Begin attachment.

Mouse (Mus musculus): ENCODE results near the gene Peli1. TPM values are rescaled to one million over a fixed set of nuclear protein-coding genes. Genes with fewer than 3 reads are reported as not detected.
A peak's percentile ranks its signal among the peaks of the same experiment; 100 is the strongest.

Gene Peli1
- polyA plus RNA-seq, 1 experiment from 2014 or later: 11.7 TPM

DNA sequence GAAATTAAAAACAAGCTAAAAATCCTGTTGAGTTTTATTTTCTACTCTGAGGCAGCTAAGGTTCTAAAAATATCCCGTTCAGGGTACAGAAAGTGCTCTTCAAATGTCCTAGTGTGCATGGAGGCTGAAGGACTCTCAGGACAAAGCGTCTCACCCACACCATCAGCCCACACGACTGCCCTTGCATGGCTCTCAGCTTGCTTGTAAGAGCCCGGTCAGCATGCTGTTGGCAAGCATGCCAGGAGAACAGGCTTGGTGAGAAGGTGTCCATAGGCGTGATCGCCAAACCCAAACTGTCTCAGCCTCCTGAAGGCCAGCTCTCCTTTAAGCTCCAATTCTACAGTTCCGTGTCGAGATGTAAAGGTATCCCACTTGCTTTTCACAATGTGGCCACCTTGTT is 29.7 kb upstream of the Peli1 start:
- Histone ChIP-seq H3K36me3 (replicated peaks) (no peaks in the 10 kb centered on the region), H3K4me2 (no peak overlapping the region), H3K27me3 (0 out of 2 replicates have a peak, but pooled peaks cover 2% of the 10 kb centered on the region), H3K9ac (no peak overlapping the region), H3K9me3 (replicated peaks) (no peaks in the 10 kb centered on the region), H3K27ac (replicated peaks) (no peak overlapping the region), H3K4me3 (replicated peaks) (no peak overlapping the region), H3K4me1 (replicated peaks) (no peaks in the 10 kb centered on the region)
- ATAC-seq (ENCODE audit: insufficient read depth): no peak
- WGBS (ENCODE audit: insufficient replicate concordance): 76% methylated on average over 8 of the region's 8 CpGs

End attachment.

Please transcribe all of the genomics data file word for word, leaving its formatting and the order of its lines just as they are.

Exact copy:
Mouse (Mus musculus): ENCODE results near the gene Peli1. TPM values are rescaled to one million over a fixed set of nuclear protein-coding genes. Genes with fewer than 3 reads are reported as not detected.
A peak's percentile ranks its signal among the peaks of the same experiment; 100 is the strongest.

Gene Peli1
- polyA plus RNA-seq, 1 experiment from 2014 or later: 11.7 TPM

DNA sequence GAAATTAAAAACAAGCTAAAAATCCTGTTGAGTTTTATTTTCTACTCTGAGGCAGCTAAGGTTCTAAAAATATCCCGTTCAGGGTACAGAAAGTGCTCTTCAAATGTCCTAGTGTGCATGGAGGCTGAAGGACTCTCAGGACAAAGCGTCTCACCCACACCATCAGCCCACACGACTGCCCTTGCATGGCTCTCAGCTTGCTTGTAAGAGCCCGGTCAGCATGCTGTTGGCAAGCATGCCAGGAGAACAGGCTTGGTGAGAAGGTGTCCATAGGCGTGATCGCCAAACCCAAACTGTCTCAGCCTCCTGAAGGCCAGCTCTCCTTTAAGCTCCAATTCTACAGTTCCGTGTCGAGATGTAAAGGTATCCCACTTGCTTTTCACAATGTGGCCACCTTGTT is 29.7 kb upstream of the Peli1 start:
- Histone ChIP-seq H3K36me3 (replicated peaks) (no peaks in the 10 kb centered on the region), H3K4me2 (no peak overlapping the region), H3K27me3 (0 out of 2 replicates have a peak, but pooled peaks cover 2% of the 10 kb centered on the region), H3K9ac (no peak overlapping the region), H3K9me3 (replicated peaks) (no peaks in the 10 kb centered on the region), H3K27ac (replicated peaks) (no peak overlapping the region), H3K4me3 (replicated peaks) (no peak overlapping the region), H3K4me1 (replicated peaks) (no peaks in the 10 kb centered on the region)
- ATAC-seq (ENCODE audit: insufficient read depth): no peak
- WGBS (ENCODE audit: insufficient replicate concordance): 76% methylated on average over 8 of the region's 8 CpGs